PARIS — When Olivier Rousteing took over the house of Balmain 10 years ago, the fashion bookmakers weren’t giving him great odds for success.
First of all, he was only 25. Second, he was pretty much unknown. Third, he was the only Black designer at the top of a heritage couture house at the time, prioritizing inclusivity when most of fashion barely knew the word. Fourth, the decades he seemed obsessed with — the 1980s and ’90s — were a little too fresh in most viewers’ minds for comfort. Especially in Mr. Rousteing’s particularly bombastic, trussed-up-in-glamour way.
No wonder on Wednesday night in Paris, he had a “Festival” — a mass open-to-the-public experience — to celebrate both his decade at the house and just how definitively he has proved most of the pundits (including this one) wrong.
A concert hall on the Seine was packed not just with industry insiders but also 6,000 members of the Balmain Army (tickets involved a small donation, all proceeds going to (RED) and its fight to end AIDS), resplendent in rhinestones, pearls, velvet, leather and thigh-high boots. They were considering customized sneakers, getting ready to listen to live performances from Doja Cat and Franz Ferdinand and watching a fashion show.
Featuring, as it happens, Naomi Campbell, Precious Lee and a host of other famous models, including Carla Bruni, the former first lady of France. Beyoncé sent a special recorded message.
As an event, however, it was even more symbolic than it appeared. And not just because of the oft-repeated truism about being together after the pandemic or because, by opening the doors to the public in such a major way, Mr. Rousteing also proposed a different blueprint for what to do next.
Rather, Mr. Rousteing said backstage, he had been badly burned in an accident last October when a fireplace exploded in his home. He was in and out of the hospital for two months and recuperated throughout the spring and summer; he only recently stopped wearing turtlenecks to hide the scarring on his body. He said he still wears two tubular gold rings on every single finger (one at the base and one between the top knuckles) to cover the residual effects on his hands. This was the first time he was talking about it, he said, and the event was in part his declaration of recovery and freedom.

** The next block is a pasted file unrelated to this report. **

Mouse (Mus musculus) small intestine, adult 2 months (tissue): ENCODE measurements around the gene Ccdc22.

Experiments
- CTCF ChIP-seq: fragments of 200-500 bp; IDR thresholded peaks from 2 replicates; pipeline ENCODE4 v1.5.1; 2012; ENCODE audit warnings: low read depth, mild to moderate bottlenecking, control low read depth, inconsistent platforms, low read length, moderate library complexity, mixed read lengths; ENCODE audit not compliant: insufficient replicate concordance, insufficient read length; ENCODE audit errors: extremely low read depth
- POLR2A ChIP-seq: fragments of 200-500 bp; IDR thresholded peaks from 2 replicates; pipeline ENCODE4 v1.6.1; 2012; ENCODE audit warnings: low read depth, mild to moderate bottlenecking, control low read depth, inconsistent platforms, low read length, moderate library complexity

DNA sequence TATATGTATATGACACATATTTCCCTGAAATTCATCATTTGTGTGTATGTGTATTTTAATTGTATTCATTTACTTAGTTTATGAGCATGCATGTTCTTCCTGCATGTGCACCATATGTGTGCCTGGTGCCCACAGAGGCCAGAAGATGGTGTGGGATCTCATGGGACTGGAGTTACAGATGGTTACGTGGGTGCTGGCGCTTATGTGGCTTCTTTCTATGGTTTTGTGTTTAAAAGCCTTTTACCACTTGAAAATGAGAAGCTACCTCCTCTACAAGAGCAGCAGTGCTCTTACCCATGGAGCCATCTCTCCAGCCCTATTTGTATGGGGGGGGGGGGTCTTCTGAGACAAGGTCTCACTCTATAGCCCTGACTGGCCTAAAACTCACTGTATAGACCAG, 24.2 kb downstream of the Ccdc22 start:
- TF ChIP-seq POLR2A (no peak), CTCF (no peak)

And the fact that his personal trauma had changed how he thought about clothing.
“It made me understand how important comfort is,” he said. “And how clothing works to help you show what you can show, and hide what you need to hide, without anyone realizing what you are hiding.” (Plus, he added, Instagram filters and editing helped in his case.)
You could see the effects in the show — and not just the many gauzy bandage dresses, which he said had been inspired by his experience. He has stopped loading on the extras and trussing up his women and men like turkeys, settling into an almost pajama-like suiting, pants puddling around slides so cushioned and bulky they looked like little foot barges, jackets with the backs opened up like windows.
Dresses were still very small and skintastic, but the decoration and the aggressive armorial details were toned down — limited mostly to gold chains, which came blown up as single-link halter tops, rendered 3-D in patent leather, and strung together as a shirt and dress (also made into bags). There was a lot of shirring and Breton stripes. Some blanket-like oversize knits. And at the end, a brief tour through his greatest encrusted evening hits. Almost all the models wore the same set of double rings on their fingers that Mr. Rousteing wore.
“People are always talking about new chapters,” Mr. Rousteing said backstage. “But I don’t think after 10 years you are finishing a chapter. It’s a book and after 10 years, you close it.” He mimed shutting a book and looked at his hands, rings gleaming. The exciting thing, he said, was that meant “you are free to start again.”